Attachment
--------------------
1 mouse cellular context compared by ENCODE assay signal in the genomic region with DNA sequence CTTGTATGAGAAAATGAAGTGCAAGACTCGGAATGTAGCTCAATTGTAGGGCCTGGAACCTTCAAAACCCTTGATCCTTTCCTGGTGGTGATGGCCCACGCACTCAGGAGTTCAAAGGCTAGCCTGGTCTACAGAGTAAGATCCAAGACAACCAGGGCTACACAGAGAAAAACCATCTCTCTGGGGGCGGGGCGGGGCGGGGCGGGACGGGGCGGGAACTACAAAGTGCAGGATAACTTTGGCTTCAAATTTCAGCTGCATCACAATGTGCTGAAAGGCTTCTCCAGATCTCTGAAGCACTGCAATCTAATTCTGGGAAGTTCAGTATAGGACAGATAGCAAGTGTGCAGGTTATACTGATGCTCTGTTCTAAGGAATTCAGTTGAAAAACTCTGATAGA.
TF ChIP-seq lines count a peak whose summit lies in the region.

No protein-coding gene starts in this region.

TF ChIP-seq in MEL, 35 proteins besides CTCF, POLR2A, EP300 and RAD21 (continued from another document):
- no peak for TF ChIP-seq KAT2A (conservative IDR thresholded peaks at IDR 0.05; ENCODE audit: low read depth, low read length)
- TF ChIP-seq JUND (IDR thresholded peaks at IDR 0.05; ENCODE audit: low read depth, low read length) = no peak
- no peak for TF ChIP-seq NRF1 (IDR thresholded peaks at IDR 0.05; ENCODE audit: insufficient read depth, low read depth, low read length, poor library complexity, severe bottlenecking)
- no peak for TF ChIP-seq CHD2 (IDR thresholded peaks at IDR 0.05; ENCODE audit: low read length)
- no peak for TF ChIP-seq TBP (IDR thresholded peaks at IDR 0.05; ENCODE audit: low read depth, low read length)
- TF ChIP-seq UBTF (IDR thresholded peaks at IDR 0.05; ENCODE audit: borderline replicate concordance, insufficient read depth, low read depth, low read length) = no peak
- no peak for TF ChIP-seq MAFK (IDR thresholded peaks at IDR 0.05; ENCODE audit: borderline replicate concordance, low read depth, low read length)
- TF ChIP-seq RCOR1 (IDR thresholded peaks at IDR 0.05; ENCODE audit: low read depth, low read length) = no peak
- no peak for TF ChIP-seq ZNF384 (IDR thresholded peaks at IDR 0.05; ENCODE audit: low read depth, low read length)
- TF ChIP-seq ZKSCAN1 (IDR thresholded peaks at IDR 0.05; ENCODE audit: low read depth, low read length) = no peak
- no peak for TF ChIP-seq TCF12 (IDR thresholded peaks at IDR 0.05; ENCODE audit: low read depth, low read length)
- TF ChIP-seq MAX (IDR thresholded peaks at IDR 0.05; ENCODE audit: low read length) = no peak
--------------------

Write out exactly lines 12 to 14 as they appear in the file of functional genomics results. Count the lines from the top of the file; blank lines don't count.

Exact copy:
- TF ChIP-seq RCOR1 (IDR thresholded peaks at IDR 0.05; ENCODE audit: low read depth, low read length) = no peak
- no peak for TF ChIP-seq ZNF384 (IDR thresholded peaks at IDR 0.05; ENCODE audit: low read depth, low read length)
- TF ChIP-seq ZKSCAN1 (IDR thresholded peaks at IDR 0.05; ENCODE audit: low read depth, low read length) = no peak